The forecast for areas around Memphis are anywhere from a tenth of an inch of ice, up to a half inch of ice.

“This is a very conditional situation and any fluctuations in temperature or placement of the arctic front will be the difference in you seeing a very cold rain or a significant ice storm,” the weather service office in Memphis said.

Adding to the misery in Memphis, the area will be dealing with up to 3 inches of rain before the icing sets up. Localized flooding is possible during the rain portion of the event, then conditions will quickly turn to ice, followed by snow.

Another shot of winter for the Northeast

From there, the storm will drape across the Northeast and New England.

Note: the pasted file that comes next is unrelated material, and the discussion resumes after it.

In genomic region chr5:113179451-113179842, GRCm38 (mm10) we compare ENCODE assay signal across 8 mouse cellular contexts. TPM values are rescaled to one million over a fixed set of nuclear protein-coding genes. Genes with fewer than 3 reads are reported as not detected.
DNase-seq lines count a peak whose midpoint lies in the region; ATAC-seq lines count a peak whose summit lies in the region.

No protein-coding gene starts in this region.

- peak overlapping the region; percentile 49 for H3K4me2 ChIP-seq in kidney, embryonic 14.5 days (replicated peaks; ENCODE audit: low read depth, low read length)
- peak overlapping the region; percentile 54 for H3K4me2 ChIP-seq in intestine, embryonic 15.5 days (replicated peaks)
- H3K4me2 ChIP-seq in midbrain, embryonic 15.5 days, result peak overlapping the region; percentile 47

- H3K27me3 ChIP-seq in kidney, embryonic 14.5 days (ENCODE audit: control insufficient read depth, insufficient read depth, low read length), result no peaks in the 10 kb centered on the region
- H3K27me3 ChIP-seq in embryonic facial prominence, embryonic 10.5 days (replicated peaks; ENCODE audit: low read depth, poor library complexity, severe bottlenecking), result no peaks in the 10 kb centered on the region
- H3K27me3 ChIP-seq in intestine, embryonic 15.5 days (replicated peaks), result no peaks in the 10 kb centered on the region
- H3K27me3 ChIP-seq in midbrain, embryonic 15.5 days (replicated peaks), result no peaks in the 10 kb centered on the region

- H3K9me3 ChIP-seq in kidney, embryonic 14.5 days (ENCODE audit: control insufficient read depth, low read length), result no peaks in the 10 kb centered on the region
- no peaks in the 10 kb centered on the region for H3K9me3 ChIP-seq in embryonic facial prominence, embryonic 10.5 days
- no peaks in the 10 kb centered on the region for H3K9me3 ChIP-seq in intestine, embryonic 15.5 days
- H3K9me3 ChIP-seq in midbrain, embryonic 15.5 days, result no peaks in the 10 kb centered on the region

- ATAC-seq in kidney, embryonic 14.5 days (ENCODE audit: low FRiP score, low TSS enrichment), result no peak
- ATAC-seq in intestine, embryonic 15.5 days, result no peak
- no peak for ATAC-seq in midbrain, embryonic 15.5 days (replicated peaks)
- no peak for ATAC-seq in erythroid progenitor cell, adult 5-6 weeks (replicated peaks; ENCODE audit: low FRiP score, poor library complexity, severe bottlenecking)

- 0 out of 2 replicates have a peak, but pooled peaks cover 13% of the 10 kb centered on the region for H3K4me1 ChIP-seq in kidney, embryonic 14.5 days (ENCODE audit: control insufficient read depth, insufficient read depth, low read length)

While millions are still digging out from the winter storm less than a week ago, this one won’t even come close to that magnitude.

However, it will be another disruption for travel and bring another shot of cold air to the region — keeping all that snow on the ground even longer.

Rain will push into the Northeast and New England on Thursday evening, then a changeover is possible on Friday.

Expect a messy day along the Interstate 95 corridor for that region all day on Friday as this cold front pushes through.

Confidence is still low on how much winter precipitation will fall for this region, but it does look like areas inland will receive more winter weather than the big cities along the coast.

While all of this is subject to change, that prediction is based on the best guidance thus far.

What is more certain is the cold air along with this front. Temperatures will fall through the day on Friday, resulting in a cold weekend for millions. “Temperatures forecast on Friday start out in the lower 30s to lower 40s and by end of the day are forecast to be in the upper 20s to upper 30s,” said the weather service office in New York City.